I adored this book.  Plain and simple.  If Keeper doesn’t make it to my top three books of the year then there is something seriously wrong with me.  Regular visitors to the blog will be fully aware that I like my crime thrillers a little more on the dark side.  Keeper is one heck of a dark read.  Picture the scene, there I was merrily reading away thinking to myself, ‘yup, it’s another good one – probably four stars at the moment but we’ll see how things go’.  Then all of a sudden Gustawsson stepped things up a notch (or two).  My jaw hit the table and I was utterly smitten with the author’s story.  One of those, ‘WOAH’ moments that I absolutely live for.

Keeper will take you places you never expected.  It’s exactly the kind of novel I want to read and it’s going to stay with me for a very, very long time.  My love for Emily Roy has grown.  She’s such a likeable oddball character.  She does have competition for my affections though as I also really liked intern, Aliénor Lindbergh.  Such an interesting character and I hope we see more of her in the future.  The dynamic between the two characters really worked for me.

I also love the international flavour of Gustawsson’s books.  The reader gets taken on a whirlwind journey from London to Falkenberg in Sweden, and back again.  The characters also bring a welcome international flair to proceedings.  For example, at one point Alexis Castells is having a dreaded ‘meet the parents’ moment (her parents are meeting her partner).  They don’t all speak the same language so some are conversing in English, others in Swedish, her parents are chatting in French and there’s a bit of Spanish thrown in for good measure too.  One of my favourite scenes in the book.

Would I recommend this book?  Most definitely.  Strong characters, astonishing twists and really quite perfect.  There’s not a single thing I can think of that I didn’t like, and that’s saying something!  Totally gratifying, deliciously dark and WHAT a thrill-ride.  Yeah, I loved this one.  You really should read Keeper.

Five out of five stars.

I chose to read and review an eARC of Keeper.  The above review is my own unbiased opinion.

Keeper by Johana Gustawsson (trans. Maxim Jakubowski) was published in the UK by Orenda Books on 28th April 2018 and is available in paperback and eBook formats (please be aware the following Amazon and Waterstones links are affiliate links) | amazon.co.uk | amazon.com | Waterstones | Goodreads |

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about the author3

Johana PhotoBorn in 1978 in Marseille and with a degree in political science, Johana Gustawsson has worked as a journalist for the French press and television. She married a Swede and now lives in London. She was the co-author of a bestseller, On se retrouvera, published by Fayard Noir in France, whose television adaptation drew over 7 million viewers in June 2015. She is working on the next book in the Roy & Castells series.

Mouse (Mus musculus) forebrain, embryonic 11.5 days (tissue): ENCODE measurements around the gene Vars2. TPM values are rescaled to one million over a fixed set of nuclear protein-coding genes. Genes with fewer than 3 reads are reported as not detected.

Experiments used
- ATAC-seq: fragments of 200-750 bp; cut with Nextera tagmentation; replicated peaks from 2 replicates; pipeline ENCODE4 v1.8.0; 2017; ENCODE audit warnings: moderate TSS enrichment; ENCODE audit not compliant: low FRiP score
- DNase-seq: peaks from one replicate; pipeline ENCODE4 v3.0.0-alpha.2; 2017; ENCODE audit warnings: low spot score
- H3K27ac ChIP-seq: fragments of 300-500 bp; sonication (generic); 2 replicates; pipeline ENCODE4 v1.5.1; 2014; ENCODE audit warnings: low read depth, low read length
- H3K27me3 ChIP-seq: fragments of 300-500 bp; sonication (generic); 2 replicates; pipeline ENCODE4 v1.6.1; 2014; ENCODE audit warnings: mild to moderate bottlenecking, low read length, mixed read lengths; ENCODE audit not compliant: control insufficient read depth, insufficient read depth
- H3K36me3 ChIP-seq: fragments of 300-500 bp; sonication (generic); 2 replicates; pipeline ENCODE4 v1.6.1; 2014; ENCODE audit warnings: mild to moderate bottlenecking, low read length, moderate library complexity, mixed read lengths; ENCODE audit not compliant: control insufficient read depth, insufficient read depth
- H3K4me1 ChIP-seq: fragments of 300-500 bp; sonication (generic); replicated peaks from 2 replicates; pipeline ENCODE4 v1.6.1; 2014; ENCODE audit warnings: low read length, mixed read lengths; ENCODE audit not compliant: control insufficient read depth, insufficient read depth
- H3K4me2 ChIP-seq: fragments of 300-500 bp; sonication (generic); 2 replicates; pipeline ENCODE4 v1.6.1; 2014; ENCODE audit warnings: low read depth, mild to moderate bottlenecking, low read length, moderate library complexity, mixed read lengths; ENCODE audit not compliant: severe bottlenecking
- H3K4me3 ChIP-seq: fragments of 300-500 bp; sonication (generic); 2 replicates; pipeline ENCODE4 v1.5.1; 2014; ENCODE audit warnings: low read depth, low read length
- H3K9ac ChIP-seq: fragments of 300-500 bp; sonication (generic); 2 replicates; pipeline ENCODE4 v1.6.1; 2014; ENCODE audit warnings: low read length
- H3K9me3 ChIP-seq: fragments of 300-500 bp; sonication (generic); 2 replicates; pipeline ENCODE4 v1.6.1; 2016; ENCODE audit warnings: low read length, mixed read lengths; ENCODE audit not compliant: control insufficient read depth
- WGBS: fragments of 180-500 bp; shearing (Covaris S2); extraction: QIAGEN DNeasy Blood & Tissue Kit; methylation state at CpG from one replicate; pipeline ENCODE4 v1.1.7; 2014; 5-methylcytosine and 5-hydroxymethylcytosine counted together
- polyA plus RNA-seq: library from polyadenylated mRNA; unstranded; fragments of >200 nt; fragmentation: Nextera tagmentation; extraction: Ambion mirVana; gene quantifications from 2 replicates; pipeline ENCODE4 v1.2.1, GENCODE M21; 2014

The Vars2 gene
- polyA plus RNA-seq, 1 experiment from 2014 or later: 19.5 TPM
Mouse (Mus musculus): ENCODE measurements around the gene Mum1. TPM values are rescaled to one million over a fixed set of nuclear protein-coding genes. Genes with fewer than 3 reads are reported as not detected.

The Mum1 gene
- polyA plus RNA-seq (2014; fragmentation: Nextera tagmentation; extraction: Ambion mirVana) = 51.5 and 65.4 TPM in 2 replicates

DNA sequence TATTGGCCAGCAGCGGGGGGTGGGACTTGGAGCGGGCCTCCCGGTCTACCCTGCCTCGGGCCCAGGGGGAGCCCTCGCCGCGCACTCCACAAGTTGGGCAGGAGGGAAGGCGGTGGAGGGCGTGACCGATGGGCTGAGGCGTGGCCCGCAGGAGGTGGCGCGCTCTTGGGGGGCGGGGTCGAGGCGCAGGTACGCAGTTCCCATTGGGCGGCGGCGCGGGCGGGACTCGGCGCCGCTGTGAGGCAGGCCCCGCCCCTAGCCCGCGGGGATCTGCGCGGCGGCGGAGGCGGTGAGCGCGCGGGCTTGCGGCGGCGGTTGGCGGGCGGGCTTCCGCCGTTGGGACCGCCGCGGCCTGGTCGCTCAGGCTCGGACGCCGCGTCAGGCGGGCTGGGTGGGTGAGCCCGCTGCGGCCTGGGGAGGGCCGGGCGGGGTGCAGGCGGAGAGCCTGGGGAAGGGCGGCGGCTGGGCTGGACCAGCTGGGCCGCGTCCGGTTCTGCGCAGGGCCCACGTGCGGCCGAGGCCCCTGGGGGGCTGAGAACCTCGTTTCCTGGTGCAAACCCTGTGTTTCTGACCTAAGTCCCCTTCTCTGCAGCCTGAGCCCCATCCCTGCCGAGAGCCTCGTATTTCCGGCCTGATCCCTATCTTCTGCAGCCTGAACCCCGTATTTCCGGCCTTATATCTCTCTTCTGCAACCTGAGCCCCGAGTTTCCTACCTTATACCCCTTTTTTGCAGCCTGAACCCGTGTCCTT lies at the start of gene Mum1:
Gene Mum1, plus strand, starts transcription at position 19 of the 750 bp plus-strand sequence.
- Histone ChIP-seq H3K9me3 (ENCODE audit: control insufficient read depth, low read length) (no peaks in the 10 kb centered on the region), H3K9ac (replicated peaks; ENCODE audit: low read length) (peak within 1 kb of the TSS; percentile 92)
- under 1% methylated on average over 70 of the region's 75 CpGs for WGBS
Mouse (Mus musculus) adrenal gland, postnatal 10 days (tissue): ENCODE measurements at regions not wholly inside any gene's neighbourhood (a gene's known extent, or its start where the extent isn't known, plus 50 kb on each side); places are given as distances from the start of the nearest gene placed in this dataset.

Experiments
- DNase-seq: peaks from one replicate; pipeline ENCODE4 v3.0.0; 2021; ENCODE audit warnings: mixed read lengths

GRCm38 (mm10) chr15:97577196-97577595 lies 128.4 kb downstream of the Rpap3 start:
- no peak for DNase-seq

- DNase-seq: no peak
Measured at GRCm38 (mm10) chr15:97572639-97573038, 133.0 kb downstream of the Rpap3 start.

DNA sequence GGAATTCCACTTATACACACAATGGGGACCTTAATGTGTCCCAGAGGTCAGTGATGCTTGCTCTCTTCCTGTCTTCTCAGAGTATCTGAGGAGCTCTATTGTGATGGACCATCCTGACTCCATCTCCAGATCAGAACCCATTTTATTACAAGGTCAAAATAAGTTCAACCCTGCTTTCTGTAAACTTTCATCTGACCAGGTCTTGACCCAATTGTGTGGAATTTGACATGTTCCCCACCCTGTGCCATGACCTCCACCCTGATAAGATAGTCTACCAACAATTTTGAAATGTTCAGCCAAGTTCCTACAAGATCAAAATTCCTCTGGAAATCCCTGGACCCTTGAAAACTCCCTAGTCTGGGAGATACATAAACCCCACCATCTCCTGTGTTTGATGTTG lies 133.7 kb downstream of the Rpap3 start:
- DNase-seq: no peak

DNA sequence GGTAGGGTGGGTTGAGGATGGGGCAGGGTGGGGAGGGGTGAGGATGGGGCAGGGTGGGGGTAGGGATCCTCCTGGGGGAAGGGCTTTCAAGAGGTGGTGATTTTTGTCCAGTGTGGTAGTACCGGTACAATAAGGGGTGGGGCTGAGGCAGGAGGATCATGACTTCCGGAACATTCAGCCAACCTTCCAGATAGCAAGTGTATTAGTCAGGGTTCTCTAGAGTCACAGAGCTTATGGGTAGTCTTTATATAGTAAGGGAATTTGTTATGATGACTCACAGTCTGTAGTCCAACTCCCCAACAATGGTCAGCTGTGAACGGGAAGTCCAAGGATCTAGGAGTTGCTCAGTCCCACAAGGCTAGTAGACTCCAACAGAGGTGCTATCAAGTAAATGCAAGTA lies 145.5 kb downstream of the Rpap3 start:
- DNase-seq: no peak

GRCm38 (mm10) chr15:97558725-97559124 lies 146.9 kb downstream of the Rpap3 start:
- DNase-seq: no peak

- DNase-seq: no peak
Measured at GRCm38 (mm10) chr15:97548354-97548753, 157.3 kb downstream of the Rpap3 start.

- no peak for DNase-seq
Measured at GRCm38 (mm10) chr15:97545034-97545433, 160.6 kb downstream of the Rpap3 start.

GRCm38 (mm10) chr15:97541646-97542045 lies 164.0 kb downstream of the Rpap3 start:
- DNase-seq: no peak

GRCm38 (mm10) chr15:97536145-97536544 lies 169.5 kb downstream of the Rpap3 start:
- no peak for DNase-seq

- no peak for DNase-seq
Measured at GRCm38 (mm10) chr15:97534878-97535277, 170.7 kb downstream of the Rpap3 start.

Author Links:Twitter | Facebook | Website |

#BookReview: The Bone Keeper by Luca Veste (@LucaVeste) @simonschusterUK #TheBoneKeeper

the bone keeper.jpg

“What if the figure that haunted your nightmares as child, the myth of the man in the woods, was real?

He’ll slice your flesh.
Your bones he’ll keep.

Twenty years ago, four teenagers went exploring in the local woods, trying to find to the supposed home of The Bone Keeper. Only three returned.

Now, a woman is found wandering the streets of Liverpool, horrifically injured, claiming to have fled the Bone Keeper. Investigating officer DC Louise Henderson must convince sceptical colleagues that this urban myth might be flesh and blood. But when a body is unearthed in the woodland the woman has fled from, the case takes on a much darker tone.

The disappeared have been found. And their killer is watching every move the police make.”

Look at that cover! That stunning cover plus that incredible sounding blurb made The Bone Keeper a must read for me. This is the third book by author Luca Veste that I have read, previously having devoured book one (Dead Gone) and book two (The Dying Place) in his Murphy and Rossi series (unfortunately both were before the blog so I have no reviews to share. I really MUST find some time to read books three, four and five!).

The Bone Keeper, however, is a cracking standalone and I thoroughly enjoyed it. It has its creepy moments and I am a huge fan of the crime/horror crossover which I think this book wants to be. But for me, it fell firmly into the crime thriller category. It certainly packs more of a punch than your average police procedural and I know other reviewers have said how nervous it made them feel, how creepy they found the story but I, unfortunately, didn’t experience it in the same way. I’ve obviously become immune after reading so much horror and crime over the years. Dangit!